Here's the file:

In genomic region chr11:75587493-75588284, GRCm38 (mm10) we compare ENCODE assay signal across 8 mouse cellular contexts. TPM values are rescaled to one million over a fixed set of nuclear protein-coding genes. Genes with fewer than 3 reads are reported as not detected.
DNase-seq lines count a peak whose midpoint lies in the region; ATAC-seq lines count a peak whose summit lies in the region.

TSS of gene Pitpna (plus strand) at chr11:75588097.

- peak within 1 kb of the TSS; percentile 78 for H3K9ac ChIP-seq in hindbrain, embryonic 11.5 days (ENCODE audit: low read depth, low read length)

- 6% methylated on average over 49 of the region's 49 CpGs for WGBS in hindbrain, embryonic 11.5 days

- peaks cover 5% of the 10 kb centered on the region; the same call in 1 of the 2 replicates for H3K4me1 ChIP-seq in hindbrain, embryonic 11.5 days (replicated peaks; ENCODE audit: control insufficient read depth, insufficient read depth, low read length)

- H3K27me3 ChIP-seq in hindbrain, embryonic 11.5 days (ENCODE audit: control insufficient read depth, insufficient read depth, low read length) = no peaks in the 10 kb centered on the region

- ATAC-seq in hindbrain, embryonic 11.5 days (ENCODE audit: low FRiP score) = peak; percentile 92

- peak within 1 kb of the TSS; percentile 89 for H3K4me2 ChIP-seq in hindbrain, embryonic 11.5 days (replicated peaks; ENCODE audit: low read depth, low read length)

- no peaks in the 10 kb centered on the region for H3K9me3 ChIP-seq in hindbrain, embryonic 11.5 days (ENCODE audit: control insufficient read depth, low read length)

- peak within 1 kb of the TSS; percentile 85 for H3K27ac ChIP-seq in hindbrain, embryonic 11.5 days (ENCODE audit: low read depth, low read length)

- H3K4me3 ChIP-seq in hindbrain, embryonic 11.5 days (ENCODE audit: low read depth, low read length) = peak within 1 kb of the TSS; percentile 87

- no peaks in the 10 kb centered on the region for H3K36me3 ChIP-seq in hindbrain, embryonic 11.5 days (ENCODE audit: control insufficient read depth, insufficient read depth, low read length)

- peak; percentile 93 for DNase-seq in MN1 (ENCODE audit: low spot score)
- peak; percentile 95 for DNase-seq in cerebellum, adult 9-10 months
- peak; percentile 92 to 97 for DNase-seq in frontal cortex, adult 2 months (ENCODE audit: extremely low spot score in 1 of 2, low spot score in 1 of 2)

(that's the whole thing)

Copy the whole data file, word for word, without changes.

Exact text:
In genomic region chr11:75587493-75588284, GRCm38 (mm10) we compare ENCODE assay signal across 8 mouse cellular contexts. TPM values are rescaled to one million over a fixed set of nuclear protein-coding genes. Genes with fewer than 3 reads are reported as not detected.
DNase-seq lines count a peak whose midpoint lies in the region; ATAC-seq lines count a peak whose summit lies in the region.

TSS of gene Pitpna (plus strand) at chr11:75588097.

- peak within 1 kb of the TSS; percentile 78 for H3K9ac ChIP-seq in hindbrain, embryonic 11.5 days (ENCODE audit: low read depth, low read length)

- 6% methylated on average over 49 of the region's 49 CpGs for WGBS in hindbrain, embryonic 11.5 days

- peaks cover 5% of the 10 kb centered on the region; the same call in 1 of the 2 replicates for H3K4me1 ChIP-seq in hindbrain, embryonic 11.5 days (replicated peaks; ENCODE audit: control insufficient read depth, insufficient read depth, low read length)

- H3K27me3 ChIP-seq in hindbrain, embryonic 11.5 days (ENCODE audit: control insufficient read depth, insufficient read depth, low read length) = no peaks in the 10 kb centered on the region

- ATAC-seq in hindbrain, embryonic 11.5 days (ENCODE audit: low FRiP score) = peak; percentile 92

- peak within 1 kb of the TSS; percentile 89 for H3K4me2 ChIP-seq in hindbrain, embryonic 11.5 days (replicated peaks; ENCODE audit: low read depth, low read length)

- no peaks in the 10 kb centered on the region for H3K9me3 ChIP-seq in hindbrain, embryonic 11.5 days (ENCODE audit: control insufficient read depth, low read length)

- peak within 1 kb of the TSS; percentile 85 for H3K27ac ChIP-seq in hindbrain, embryonic 11.5 days (ENCODE audit: low read depth, low read length)

- H3K4me3 ChIP-seq in hindbrain, embryonic 11.5 days (ENCODE audit: low read depth, low read length) = peak within 1 kb of the TSS; percentile 87

- no peaks in the 10 kb centered on the region for H3K36me3 ChIP-seq in hindbrain, embryonic 11.5 days (ENCODE audit: control insufficient read depth, insufficient read depth, low read length)

- peak; percentile 93 for DNase-seq in MN1 (ENCODE audit: low spot score)
- peak; percentile 95 for DNase-seq in cerebellum, adult 9-10 months
- peak; percentile 92 to 97 for DNase-seq in frontal cortex, adult 2 months (ENCODE audit: extremely low spot score in 1 of 2, low spot score in 1 of 2)